Six months of baseball had been played, an unforgettable summer of heroes and home runs, but as they say, October is all that matters. October is what you live for as a baseball fan. The heroes, the villains, the triumph, and the heartbreak, they’re all present every year as the league’s best teams duke it out, and we were about to get into the thick of it. The stage was set, and the eight teams were in. Now came the struggle of getting it down to one. In the American League, The New York Yankees faced off against the history-making Cleveland Indians, and the seemingly unstoppable Houston Astros squared up against the young but hopeful Boston Red Sox. Over in the National League, it was the offensive powerhouse of the Washington Nationals against last year’s world champs, the Chicago Cubs, as well as the wild-card Arizona Diamondbacks vs the juggernaut known as the LA Dodgers.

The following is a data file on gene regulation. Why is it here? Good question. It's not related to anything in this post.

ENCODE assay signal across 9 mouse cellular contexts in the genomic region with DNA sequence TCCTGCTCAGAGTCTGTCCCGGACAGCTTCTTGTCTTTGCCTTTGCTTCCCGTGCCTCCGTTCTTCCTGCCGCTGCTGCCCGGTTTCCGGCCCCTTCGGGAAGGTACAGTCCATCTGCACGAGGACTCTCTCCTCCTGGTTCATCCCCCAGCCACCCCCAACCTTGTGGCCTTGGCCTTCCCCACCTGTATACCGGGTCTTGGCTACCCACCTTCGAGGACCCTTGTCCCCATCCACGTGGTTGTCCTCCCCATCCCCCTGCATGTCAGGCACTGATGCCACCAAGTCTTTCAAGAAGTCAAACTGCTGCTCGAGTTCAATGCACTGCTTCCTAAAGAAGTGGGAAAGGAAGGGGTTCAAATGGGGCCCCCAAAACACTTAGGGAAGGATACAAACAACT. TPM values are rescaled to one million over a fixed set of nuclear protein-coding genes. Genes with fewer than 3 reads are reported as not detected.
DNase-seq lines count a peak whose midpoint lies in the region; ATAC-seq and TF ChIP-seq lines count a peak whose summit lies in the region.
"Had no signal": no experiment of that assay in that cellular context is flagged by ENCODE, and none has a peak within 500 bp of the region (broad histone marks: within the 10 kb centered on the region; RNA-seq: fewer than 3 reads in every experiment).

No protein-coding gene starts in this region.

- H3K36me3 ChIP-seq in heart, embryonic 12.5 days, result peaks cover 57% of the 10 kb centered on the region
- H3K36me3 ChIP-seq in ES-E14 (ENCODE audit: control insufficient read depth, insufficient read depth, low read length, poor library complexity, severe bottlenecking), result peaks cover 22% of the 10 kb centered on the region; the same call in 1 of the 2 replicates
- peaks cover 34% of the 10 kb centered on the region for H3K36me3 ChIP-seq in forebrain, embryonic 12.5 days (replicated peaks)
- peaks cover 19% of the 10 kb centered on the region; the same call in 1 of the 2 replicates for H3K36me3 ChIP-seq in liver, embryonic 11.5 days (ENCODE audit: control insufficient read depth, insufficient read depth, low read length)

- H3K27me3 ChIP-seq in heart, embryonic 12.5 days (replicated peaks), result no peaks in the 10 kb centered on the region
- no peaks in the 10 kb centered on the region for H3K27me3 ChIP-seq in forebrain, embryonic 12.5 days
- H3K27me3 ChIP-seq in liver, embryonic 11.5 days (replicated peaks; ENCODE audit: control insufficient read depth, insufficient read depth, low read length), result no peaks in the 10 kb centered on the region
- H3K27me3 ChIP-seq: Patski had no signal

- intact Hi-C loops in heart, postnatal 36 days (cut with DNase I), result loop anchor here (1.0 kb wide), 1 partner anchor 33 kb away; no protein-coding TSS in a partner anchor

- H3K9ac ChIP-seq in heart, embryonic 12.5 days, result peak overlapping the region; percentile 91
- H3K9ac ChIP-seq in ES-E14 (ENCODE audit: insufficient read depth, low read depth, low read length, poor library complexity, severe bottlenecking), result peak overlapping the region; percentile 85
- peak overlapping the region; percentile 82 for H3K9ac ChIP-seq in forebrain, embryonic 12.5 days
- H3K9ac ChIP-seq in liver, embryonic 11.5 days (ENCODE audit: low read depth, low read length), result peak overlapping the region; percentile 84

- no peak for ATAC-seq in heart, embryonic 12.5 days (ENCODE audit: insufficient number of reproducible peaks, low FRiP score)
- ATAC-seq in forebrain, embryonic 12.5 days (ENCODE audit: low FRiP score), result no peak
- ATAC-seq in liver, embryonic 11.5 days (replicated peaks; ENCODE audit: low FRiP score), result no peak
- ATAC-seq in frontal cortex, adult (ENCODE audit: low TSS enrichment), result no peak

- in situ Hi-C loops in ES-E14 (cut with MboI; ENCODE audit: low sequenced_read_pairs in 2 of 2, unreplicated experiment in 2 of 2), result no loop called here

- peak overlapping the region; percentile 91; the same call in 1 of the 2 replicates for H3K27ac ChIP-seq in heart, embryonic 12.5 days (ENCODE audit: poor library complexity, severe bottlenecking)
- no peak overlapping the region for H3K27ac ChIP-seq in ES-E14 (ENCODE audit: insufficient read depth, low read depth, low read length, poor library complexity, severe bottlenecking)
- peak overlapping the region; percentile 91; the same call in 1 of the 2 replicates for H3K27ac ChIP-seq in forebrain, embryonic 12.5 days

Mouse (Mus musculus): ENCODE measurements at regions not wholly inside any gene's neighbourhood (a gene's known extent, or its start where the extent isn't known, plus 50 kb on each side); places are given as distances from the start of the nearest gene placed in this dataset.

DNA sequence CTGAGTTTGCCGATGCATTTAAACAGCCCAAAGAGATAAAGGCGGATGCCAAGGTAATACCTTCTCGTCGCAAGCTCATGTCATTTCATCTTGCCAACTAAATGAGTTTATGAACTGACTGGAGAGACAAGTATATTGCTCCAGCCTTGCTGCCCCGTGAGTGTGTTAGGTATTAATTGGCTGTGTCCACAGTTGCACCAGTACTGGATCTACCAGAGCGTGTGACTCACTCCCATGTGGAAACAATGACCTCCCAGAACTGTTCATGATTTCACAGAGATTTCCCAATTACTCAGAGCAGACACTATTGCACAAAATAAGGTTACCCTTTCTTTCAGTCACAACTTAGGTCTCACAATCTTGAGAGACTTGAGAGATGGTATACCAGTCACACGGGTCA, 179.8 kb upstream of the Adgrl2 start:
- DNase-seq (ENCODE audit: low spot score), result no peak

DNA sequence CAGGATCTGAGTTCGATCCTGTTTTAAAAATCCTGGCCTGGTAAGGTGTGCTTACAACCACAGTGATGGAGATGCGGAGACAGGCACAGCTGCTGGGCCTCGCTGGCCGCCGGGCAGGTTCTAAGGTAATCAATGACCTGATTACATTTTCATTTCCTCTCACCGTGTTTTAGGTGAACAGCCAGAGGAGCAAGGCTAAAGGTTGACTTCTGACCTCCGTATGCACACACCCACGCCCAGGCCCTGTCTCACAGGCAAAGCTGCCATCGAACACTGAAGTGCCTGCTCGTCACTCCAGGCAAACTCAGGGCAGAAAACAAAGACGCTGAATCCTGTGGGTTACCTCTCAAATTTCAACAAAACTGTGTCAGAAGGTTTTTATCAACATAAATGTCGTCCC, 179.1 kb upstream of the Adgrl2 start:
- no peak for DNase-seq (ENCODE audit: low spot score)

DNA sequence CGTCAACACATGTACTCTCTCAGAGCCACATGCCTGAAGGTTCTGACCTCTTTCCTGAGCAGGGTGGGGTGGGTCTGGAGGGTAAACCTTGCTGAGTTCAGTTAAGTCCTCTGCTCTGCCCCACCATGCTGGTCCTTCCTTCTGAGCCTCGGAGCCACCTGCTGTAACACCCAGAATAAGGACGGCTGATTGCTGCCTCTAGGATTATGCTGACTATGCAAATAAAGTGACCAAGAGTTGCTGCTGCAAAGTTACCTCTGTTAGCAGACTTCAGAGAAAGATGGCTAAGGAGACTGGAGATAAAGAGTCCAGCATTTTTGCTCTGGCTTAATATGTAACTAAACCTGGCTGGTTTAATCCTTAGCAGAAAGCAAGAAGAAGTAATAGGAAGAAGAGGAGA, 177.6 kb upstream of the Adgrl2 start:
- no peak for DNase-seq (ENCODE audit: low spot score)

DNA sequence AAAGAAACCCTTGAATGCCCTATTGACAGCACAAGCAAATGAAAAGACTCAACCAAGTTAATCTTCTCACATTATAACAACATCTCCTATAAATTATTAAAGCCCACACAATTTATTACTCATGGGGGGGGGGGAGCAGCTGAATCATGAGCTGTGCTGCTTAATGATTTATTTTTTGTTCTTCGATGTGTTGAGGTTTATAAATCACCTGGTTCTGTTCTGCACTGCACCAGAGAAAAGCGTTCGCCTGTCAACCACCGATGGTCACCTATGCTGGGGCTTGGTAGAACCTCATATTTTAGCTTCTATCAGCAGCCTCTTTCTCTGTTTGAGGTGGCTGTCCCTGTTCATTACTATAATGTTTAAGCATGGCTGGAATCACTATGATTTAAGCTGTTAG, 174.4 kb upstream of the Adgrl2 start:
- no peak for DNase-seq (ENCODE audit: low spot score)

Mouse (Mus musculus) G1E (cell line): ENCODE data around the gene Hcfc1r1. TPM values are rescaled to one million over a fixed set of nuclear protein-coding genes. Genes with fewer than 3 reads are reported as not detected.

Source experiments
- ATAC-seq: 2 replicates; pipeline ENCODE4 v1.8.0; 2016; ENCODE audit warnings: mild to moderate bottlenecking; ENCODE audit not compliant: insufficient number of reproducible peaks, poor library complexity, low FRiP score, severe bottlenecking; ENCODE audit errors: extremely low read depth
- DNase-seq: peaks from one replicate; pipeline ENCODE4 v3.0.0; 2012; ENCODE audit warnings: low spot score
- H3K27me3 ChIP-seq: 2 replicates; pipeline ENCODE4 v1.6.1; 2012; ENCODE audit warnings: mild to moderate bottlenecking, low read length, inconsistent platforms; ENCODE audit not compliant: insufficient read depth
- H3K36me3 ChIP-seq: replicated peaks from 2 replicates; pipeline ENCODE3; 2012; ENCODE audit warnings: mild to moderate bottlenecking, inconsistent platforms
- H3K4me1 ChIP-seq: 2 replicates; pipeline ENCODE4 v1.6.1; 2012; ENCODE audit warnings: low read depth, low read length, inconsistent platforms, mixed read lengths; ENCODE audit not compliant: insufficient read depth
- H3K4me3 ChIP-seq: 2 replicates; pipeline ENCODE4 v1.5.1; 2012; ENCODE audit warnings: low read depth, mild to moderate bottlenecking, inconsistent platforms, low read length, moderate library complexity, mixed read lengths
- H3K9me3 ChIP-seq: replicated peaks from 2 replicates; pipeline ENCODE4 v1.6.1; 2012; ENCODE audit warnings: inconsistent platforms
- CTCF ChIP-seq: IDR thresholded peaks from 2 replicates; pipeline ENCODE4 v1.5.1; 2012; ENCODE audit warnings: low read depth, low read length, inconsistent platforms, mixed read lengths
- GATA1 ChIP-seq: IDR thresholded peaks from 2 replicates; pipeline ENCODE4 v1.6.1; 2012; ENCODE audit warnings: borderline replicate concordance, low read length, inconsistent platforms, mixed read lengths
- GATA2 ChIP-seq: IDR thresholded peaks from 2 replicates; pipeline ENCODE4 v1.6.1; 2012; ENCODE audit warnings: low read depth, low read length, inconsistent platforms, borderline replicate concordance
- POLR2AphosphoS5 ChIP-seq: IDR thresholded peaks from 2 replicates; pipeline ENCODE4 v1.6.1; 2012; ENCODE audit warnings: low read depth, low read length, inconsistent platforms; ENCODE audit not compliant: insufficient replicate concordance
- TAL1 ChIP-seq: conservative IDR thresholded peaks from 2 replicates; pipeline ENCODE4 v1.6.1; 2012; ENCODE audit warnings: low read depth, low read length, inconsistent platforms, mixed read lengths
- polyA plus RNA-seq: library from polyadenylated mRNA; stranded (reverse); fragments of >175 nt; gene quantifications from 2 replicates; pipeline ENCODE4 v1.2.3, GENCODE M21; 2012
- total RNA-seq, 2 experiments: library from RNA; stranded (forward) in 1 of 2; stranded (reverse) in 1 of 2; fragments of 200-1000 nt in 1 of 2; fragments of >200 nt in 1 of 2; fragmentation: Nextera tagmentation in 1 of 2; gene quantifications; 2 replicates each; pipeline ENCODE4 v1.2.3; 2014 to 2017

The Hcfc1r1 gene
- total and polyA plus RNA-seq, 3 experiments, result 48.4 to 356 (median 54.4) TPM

The Yankees were hot off their exhilarating victory over the Twins in the wild-card game. Few saw the Yankees’ playoff contention coming, but the rise of Aaron Judge and young pitcher Luis Severino allowed this team to come out of nowhere. The Yankees were in for a struggle though, against the recently scorching hot Indians, and a struggle it was indeed. Ace pitcher Trevor Bauer lead Cleveland to a shutout victory, followed by a thirteen-inning affair in which Indians’ catcher Yan Gomes came up with a game winning single that put his team up 2-0 in the series. The Yankees, however, now had home field advantage, and at Yankee Stadium, one of the largest and loudest fields in all of baseball. The Yanks just scraped by in game 3 thanks to a solo home run from Greg Bird, and proceeded to win the following game 7-3 due to an offensive explosion. The series was now tied 2-2 and headed back to Cleveland for the final game. In a must win situation, New York came out on top in a 5-2 victory. The wild-card team had upset the favored Indians and were headed to the league championship series.